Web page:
This November 11th marks the 91st official Armistice Day, better known as Veteran’s Day. The holiday dates back to November 11th, 1926, when Congress adopted a resolution in the summer of that year, requesting that the President honor the day with proper ceremonies and dedication to peace. At this time, the holiday was to be known as Armistice Day, a celebration of the end of WWI and those who fought. The day became a legal holiday in 1938. Then, in 1945, WWII Veteran Raymond Weeks decided the day should be expanded to all Veterans, not just those who fought in WWI. So he changed the celebration to be inclusive. In 1954 a bill was passed that renamed the holiday Veterans Day, and it has been known as such ever since.
Countless men and women have fought for our great country over the years in order to preserve the freedom we cherish so dearly. But what is sometimes forgotten is that they were and are not alone on the battlefields. Some of the most over-looked war heroes are animals. Whether it be horses, who were a huge part of early warfare, or dogs, who are still commonly seen on the battlefield today, these animals played an intricate role in military strategy.
Red Cross dog bringing a helmet back to the trenches!
While horses have somewhat faded from military use over the years due to advancements in vehicles, dogs have remained a large component of many troops. During WWI dogs served as Red Cross members and tended to those injured or killed in the line of fire. While they couldn’t bandage up a soldier or perform a surgery, dogs could lead people to where injured soldiers were, and in some cases drag those soldiers to safety.
leading them to the injured soldier!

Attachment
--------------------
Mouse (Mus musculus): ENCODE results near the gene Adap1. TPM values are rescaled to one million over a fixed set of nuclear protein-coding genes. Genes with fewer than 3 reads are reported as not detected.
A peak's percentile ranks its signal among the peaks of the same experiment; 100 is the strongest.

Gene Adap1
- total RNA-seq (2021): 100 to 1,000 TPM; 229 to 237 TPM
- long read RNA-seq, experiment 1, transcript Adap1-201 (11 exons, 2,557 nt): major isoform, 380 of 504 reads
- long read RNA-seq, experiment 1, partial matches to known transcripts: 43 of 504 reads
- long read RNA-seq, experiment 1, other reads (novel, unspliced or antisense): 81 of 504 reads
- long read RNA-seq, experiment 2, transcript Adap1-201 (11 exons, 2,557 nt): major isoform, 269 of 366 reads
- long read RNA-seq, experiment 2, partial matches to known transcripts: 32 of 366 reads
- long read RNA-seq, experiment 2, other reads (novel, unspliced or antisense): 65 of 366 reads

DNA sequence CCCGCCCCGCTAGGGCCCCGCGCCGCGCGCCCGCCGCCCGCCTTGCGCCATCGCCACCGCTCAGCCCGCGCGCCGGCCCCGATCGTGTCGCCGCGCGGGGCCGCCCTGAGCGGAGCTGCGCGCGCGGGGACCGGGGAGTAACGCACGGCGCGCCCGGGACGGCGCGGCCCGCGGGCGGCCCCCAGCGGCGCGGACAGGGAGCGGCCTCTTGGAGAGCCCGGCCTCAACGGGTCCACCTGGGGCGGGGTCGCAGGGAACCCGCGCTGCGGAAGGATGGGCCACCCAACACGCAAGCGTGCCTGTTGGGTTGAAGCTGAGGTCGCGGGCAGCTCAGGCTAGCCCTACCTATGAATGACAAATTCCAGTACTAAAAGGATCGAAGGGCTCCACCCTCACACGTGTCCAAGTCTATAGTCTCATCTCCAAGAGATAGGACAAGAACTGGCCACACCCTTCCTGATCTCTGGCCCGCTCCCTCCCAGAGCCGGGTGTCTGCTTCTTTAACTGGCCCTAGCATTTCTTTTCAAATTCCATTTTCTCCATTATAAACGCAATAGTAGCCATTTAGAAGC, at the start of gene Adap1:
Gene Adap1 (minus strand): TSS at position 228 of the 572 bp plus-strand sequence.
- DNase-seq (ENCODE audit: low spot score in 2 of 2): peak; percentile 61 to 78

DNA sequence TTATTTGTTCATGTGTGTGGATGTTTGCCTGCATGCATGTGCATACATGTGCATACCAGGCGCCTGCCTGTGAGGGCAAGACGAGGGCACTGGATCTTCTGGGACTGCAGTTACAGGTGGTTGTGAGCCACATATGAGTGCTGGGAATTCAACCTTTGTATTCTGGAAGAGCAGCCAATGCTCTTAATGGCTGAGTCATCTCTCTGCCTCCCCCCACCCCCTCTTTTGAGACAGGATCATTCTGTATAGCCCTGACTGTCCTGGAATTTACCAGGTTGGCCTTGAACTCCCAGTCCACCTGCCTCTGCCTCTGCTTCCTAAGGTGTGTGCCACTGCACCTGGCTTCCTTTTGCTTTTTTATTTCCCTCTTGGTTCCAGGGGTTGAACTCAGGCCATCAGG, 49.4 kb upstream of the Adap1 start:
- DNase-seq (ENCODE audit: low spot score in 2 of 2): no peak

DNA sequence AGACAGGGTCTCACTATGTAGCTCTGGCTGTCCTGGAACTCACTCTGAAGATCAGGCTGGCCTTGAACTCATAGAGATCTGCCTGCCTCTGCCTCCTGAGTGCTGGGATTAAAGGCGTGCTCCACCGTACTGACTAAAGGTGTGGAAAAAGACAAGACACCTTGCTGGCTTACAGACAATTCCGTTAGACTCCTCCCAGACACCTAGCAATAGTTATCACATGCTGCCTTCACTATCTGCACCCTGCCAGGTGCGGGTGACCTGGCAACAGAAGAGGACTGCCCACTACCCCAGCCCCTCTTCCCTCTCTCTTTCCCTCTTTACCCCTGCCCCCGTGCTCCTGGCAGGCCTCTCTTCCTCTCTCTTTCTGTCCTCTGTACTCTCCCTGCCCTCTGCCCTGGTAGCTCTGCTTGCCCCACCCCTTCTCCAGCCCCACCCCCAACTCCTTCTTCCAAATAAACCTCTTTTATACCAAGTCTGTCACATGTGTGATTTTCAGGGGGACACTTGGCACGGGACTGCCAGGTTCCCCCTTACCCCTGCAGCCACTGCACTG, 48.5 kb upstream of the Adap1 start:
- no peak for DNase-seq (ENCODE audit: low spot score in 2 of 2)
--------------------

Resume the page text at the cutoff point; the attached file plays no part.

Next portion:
They would bring an item back from a soldier, such as a helmet, and show the soldiers or Red Cross Members in the trenches, and then lead them to the soldier from which they retrieved the item. This prevented soldiers and medical staff from wondering around the battlefield blindly looking for injured and risking their own safety.
Over time, the role of dogs in American warfare has changed and expanded. They have been used for attacking and subduing enemies, logistics and communication, detection, tracking, and as scouts. One of the more recent famous instances of a dog in warfare is the use of a Belgian Malinois in Operation Neptune Spear, the operation in which Osama Bin Laden was killed. This dog severed several purposes including alerting soldiers of the presence of other individuals, the arrival of Pakistani troops, the existence of secret rooms, and tracking various scents.
Dogs in warfare have also reached their way into popular culture with movies such as “Max” released in 2015, and “Megan Leavy” released earlier this year. In McFarlin Special Collections we have several images from WWI of dogs in training, as well as active on the battle field. Military Dogs can be seen leading Red Cross members to injured soldiers, enjoying time in their encampment, and patiently waiting next to pilots, just to name a few. If you’re interested in looking at some of these images as well as several other intriguing ones, feel free to stop by Special Collections during our operating hours (M-F 8:00-4:30) and take a peek!